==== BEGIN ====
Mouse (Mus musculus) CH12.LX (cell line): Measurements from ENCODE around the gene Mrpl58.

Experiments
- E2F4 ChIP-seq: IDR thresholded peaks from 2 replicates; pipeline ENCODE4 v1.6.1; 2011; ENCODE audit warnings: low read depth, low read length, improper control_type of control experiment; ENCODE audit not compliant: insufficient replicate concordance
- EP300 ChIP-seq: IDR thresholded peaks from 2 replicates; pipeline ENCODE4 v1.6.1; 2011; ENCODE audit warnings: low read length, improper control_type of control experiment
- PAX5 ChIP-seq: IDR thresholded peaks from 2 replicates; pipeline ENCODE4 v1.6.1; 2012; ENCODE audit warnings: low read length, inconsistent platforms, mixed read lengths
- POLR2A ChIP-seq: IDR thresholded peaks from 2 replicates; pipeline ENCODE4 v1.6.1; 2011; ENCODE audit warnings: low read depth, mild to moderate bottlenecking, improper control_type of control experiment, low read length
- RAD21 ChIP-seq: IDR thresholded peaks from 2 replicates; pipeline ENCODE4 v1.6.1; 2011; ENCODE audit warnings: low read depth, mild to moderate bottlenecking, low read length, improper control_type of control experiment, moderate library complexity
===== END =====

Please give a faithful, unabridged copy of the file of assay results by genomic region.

Mouse (Mus musculus) CH12.LX (cell line): Measurements from ENCODE around the gene Mrpl58.

Experiments
- E2F4 ChIP-seq: IDR thresholded peaks from 2 replicates; pipeline ENCODE4 v1.6.1; 2011; ENCODE audit warnings: low read depth, low read length, improper control_type of control experiment; ENCODE audit not compliant: insufficient replicate concordance
- EP300 ChIP-seq: IDR thresholded peaks from 2 replicates; pipeline ENCODE4 v1.6.1; 2011; ENCODE audit warnings: low read length, improper control_type of control experiment
- PAX5 ChIP-seq: IDR thresholded peaks from 2 replicates; pipeline ENCODE4 v1.6.1; 2012; ENCODE audit warnings: low read length, inconsistent platforms, mixed read lengths
- POLR2A ChIP-seq: IDR thresholded peaks from 2 replicates; pipeline ENCODE4 v1.6.1; 2011; ENCODE audit warnings: low read depth, mild to moderate bottlenecking, improper control_type of control experiment, low read length
- RAD21 ChIP-seq: IDR thresholded peaks from 2 replicates; pipeline ENCODE4 v1.6.1; 2011; ENCODE audit warnings: low read depth, mild to moderate bottlenecking, low read length, improper control_type of control experiment, moderate library complexity